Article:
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Erstwhile minister prepares to surrender his church, lost to tax auction

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The peephole crew. That was Scott A. Campbell’s first business.

In the early 1990s, Mr. Campbell, the businessman turned minister who lost his church turned boardinghouse to the Jefferson County tax auction in June, assembled a group of his friends, decked them out in blue shirts and sent them crisscrossing neighborhoods with a simple yet compelling sales pitch.

The group would target houses with front doors that did not have peepholes. Knocking and ringing incessantly, they would bring the homeowner to the door.

“What?!” would be the response of the hapless owner.

“You know, if you had a peephole, you never would have opened this door,” was the clever retort. “I’ll install one for you for $20.”

The owner then would close the door in consternation, Mr. Campbell said, only to have it knocked upon again.

For a second time, the owner would open the door.

“What?!” again was the sharp greeting.

“Don’t you see? If you’d just spend twenty dollars on a peephole, you wouldn’t have to open the door to know it was just me again,” was the reply.

And the owner, apparently struck by the sound logic of the statement, would acquiesce to installation, netting the peephole crew a healthy profit in the process, according to Mr. Campbell.

He was 13 at the time.

Now 37 and a Universal Life minister, Mr. Campbell has to leave his home, the site of the former Long Falls Baptist Church, by the end of the month. It was purchased by Mark Pominville, who owns a neighboring building, for $65,000 at the auction.

Mr. Campbell, who owed more than $11,000 in county back taxes on the property, bid up to $64,000 before giving up.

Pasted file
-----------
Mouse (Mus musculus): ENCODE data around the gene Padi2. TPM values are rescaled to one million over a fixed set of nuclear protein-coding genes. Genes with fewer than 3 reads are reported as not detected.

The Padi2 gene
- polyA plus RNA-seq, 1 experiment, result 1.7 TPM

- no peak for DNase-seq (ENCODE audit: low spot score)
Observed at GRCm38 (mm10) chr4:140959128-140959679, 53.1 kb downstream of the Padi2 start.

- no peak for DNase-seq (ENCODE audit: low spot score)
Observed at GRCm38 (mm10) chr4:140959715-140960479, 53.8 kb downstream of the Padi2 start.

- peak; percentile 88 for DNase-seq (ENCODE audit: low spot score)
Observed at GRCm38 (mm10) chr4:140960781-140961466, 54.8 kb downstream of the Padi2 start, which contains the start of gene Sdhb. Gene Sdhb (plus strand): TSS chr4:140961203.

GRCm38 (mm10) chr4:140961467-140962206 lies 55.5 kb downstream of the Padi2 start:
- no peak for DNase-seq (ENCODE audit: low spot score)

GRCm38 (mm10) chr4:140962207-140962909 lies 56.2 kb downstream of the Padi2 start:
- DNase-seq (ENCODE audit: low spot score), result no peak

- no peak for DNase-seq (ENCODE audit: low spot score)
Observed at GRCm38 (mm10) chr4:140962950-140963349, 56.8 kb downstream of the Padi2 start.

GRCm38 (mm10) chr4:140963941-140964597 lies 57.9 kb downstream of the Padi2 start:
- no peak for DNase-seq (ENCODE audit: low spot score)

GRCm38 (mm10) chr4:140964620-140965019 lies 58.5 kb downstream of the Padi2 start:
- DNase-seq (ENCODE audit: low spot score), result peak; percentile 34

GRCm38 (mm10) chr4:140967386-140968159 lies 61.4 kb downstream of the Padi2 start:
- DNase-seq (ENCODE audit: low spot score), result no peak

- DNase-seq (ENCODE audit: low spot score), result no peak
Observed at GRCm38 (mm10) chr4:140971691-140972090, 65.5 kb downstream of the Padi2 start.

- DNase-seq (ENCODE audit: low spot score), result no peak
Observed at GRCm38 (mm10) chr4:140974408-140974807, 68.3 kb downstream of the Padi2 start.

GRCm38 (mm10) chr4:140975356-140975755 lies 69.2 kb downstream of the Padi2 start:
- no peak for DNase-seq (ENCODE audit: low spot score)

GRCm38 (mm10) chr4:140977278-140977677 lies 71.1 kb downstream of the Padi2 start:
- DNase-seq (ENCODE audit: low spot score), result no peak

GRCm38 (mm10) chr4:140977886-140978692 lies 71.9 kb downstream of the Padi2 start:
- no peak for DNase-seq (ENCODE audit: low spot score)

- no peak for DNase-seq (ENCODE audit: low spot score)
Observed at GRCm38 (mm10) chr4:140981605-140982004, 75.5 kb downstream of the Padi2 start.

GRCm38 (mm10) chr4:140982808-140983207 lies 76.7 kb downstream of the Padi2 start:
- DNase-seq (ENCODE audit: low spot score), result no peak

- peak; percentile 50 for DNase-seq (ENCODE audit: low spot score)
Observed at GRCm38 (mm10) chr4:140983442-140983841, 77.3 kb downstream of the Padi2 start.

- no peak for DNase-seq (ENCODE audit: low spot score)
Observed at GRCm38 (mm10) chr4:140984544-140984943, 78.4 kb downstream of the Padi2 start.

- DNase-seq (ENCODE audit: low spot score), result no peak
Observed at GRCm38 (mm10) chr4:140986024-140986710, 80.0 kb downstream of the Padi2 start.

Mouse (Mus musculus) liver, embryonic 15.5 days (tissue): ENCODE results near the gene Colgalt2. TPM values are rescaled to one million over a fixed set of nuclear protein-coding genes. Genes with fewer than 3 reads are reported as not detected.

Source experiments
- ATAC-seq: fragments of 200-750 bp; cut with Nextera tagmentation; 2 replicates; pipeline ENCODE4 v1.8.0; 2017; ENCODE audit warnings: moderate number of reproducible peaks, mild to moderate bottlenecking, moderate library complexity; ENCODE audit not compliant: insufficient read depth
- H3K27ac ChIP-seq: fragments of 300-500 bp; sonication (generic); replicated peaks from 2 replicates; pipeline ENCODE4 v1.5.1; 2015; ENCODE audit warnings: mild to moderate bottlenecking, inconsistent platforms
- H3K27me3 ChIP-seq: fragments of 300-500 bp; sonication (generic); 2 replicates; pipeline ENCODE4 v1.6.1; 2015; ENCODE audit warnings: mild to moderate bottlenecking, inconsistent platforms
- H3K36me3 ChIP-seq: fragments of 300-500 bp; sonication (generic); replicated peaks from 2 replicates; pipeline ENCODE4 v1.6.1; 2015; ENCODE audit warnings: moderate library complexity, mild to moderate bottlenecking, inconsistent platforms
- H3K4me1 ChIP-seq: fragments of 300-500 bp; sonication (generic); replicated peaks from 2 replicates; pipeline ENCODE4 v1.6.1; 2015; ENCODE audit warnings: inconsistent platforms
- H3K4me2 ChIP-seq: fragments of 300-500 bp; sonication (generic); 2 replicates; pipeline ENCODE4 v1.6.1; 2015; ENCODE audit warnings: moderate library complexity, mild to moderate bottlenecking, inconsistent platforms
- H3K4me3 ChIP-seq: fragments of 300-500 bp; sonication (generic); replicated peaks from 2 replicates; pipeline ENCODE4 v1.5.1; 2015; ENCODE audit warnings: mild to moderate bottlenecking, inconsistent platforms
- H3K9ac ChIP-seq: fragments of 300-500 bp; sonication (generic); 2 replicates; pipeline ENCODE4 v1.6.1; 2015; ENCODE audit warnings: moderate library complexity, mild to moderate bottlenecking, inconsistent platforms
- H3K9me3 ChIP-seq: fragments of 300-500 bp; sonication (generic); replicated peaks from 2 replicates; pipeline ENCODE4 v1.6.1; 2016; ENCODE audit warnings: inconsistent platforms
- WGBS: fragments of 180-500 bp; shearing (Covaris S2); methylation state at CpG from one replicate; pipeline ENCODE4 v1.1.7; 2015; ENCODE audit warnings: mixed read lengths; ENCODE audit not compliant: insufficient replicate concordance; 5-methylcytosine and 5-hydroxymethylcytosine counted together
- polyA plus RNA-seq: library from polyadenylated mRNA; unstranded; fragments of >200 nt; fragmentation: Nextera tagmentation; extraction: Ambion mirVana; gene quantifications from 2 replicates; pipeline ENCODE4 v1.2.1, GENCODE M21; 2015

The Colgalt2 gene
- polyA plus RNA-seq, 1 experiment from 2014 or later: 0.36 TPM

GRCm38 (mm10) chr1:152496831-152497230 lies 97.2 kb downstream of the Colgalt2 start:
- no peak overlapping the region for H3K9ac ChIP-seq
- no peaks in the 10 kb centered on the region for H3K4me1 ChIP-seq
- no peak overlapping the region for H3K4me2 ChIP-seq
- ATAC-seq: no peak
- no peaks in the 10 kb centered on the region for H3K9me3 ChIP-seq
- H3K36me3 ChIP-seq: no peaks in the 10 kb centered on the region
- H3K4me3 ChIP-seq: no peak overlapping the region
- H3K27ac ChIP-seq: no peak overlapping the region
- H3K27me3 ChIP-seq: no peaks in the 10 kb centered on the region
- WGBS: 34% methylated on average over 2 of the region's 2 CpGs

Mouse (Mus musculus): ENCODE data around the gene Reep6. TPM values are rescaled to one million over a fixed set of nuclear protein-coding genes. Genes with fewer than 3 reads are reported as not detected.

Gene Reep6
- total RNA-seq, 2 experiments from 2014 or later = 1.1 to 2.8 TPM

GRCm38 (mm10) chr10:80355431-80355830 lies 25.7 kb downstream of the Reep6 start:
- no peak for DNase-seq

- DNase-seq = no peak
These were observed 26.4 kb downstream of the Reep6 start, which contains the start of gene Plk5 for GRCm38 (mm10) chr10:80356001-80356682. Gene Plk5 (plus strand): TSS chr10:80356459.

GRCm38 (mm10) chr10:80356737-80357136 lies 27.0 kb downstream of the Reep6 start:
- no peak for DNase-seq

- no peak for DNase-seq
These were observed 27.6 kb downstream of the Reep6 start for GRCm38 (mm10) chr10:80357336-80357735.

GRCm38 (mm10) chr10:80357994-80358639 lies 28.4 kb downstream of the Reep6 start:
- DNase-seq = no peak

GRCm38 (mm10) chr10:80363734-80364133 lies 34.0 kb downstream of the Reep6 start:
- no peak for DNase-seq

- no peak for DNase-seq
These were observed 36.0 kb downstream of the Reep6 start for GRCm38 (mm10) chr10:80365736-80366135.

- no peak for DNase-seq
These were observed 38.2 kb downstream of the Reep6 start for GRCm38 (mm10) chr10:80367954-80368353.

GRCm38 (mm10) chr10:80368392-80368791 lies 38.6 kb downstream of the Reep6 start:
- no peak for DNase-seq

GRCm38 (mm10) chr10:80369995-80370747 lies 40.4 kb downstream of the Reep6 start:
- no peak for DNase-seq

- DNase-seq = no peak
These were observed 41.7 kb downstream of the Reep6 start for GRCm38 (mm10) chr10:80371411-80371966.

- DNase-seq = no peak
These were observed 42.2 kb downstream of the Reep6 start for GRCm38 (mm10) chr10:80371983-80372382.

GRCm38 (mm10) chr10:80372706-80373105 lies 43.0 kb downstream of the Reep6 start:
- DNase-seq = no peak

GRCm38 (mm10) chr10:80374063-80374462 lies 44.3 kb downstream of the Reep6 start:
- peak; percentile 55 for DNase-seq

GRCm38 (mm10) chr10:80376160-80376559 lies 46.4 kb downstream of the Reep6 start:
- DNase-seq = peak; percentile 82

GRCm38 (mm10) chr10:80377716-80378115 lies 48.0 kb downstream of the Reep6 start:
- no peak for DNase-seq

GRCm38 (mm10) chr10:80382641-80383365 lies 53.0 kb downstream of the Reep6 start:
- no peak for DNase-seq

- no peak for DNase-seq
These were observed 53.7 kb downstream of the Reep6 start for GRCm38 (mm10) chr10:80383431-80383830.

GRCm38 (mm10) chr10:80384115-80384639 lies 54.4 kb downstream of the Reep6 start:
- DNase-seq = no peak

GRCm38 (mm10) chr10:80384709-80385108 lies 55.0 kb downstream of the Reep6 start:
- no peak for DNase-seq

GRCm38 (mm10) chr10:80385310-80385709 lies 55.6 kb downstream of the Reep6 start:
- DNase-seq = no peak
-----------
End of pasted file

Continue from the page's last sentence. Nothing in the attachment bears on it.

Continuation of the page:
Now he and his eight roommates have 30 days to leave the premises.

Photographs like the one of the peephole crew are being boxed up, along with cabinets full of files from Mr. Campbell’s colorful business career and the artwork, sculptures and bric-a-brac that are tacked on the walls and lie about around the capacious former sanctum like a permanent garage sale.

In a nearly unbelievable twist of irony, Mr. Campbell said that in Virginia, where he originally is from, he once owned an eviction service called Speedy Restorations but quit one day after a bank had him remove an elderly woman on oxygen from her home.

After leaving the woman at the house of a local church member, he said, “I called the bank and said, ‘I won’t do business for you anymore.’”

Now Mr. Campbell is on the other side of a similar negotiation, one that will end on a slightly more defiant note.

He said he will stay in the village, despite the fact that he has never really felt welcome there.

The church building, which Mr. Campbell purchased in 2008 for $37,000, has long been a headache for village officials.

Shortly before the property went to auction, West Carthage Mayor Scott M. Burto said there have been “numerous code violations and complaints” associated with it.

At one point, village officials even asked the county to turn the property over directly to them instead of including it in the auction.

Taking possession of the property would have given the village “the opportunity to clean it up and better the community,” Mr. Burto said.

But while Jefferson County officials initially agreed to the village’s proposal, they reconsidered, fearing it would set a dangerous precedent.

A property that is occupied has never before been turned over to a municipality, according to County Attorney David J. Paulsen.

So to appease both parties, a minimum bid was set on the property, to ensure that someone with the wherewithal to rehabilitate the building would win, according to officials.

Mr. Campbell said he originally purchased the property to provide housing to people in the area. Instead of charging his roommates rent, he allows them to either pay what they can afford or to contribute by helping out around the house.

To pay for expenses, Mr. Campbell said, he uses royalties from his former businesses, which also include a cleaning company, a foam sculpting business and consulting services for aspiring entrepreneurs.

“I left home when I was 16 and I’ve always had a minimum of 10 people living with me. The most I had was 38 people with me,” Mr. Campbell said.

Though he’s a little shy of that minimum figure right now, Mr. Campbell said, his eight roommates are helping him move and want to stay with him when he finds a new place.

He said he is looking at a former Mennonite Church in the village as well as a former funeral parlor.

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